Return to the Windows Forum | Post a Follow-Up

 o
Unbreakbale "glass" door for porch?

Posted by eleena (My Page) on
Tue, Jan 22, 13 at 17:33

Is there such thing?

We have a long patio/porch on the back of the house. We never use it as it's either too hot or too cold/windy outside, with very few days in-between.

I want to close the patio without changing the looks. A wall of sliding glass doors would be perfect and will make the space very useable.

However, that side of the house is very windy and is facing the woods. With frequent strong winds, the patio gets hit by all sorts of debris, including small tree branches.

Is there any way to protect the glass or make the outer pane of something (relatively) unbreakable?

I know that several window companies offer storm windows (and doors?) but they are cost-prohibitive at the moment. Plus, I don't think they'd work because - unlike one window or one door - the exposed area is too large.

I have tried to Google and saw some info on using Lexan and some companies offering it.

But I don't know anything about those companies and don't even know if it is a good idea.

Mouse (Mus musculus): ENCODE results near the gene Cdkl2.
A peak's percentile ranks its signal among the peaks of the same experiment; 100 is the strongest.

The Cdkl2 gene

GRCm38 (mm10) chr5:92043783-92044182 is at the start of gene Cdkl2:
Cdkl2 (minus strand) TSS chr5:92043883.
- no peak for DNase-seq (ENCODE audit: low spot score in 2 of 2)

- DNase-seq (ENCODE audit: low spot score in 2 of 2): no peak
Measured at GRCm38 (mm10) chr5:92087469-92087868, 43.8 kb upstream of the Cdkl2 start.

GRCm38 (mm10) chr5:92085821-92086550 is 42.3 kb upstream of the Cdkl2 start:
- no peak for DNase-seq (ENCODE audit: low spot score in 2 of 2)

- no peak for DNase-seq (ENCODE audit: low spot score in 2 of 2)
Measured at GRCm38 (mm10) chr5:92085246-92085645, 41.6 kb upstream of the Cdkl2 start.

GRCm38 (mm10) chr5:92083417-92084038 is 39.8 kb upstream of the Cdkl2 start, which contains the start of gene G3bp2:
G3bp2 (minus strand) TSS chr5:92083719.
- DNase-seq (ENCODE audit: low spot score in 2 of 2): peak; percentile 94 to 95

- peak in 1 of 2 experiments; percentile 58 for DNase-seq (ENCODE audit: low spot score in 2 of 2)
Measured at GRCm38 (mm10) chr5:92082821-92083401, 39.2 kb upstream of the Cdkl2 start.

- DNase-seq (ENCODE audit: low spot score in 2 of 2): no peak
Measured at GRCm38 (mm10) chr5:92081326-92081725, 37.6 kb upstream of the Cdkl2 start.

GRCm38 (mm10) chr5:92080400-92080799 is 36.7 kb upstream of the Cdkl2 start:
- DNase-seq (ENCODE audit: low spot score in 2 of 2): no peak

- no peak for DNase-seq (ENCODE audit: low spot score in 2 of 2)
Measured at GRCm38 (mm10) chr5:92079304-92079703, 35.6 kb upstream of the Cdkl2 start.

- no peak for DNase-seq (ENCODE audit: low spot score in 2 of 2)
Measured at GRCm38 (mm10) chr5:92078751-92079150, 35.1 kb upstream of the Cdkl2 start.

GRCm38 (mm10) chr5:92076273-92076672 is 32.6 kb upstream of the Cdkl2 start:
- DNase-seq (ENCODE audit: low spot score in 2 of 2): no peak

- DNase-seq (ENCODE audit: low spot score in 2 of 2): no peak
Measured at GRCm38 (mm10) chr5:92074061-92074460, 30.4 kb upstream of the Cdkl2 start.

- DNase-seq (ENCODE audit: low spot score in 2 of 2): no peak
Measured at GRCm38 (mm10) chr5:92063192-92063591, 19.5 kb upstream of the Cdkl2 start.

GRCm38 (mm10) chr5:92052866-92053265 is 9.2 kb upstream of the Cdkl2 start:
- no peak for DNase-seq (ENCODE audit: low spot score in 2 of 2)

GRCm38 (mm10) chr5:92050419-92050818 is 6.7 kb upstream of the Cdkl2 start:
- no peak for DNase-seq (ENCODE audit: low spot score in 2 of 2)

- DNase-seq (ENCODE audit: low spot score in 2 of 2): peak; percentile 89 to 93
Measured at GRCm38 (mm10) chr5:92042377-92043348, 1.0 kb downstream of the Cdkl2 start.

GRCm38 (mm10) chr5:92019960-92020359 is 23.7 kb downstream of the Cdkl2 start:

Thoughts?


Follow-Up Postings:

 o
RE: Unbreakbale "glass" door for porch?

Tempered glass is surprisingly strong to direct impact.

Normal debris should not break it and anything that hits it hard enough to break it is probably damaging other parts of the home.

Here is a link that might be useful: Breaking a car window...or trying to.


 o
RE: Unbreakbale "glass" door for porch?

+1. Tempered glass is going to be your best bet. Lexan scratches very easily and will look terrible pretty quickly as such.


 o
RE: Unbreakbale "glass" door for porch?

I find it really hard to believe given how many tempered glass tea pots, French presses, and tea cups I broke w/o trying to. LOL.

We have ceramic tile countertops and DH broke several tempered glass items by just accidentally banging them on the countertop, even w/o applying any force.

What gives? :-)

Oh, and if only the outer pane would be Lexan, why would it be scratched if nobody touches it?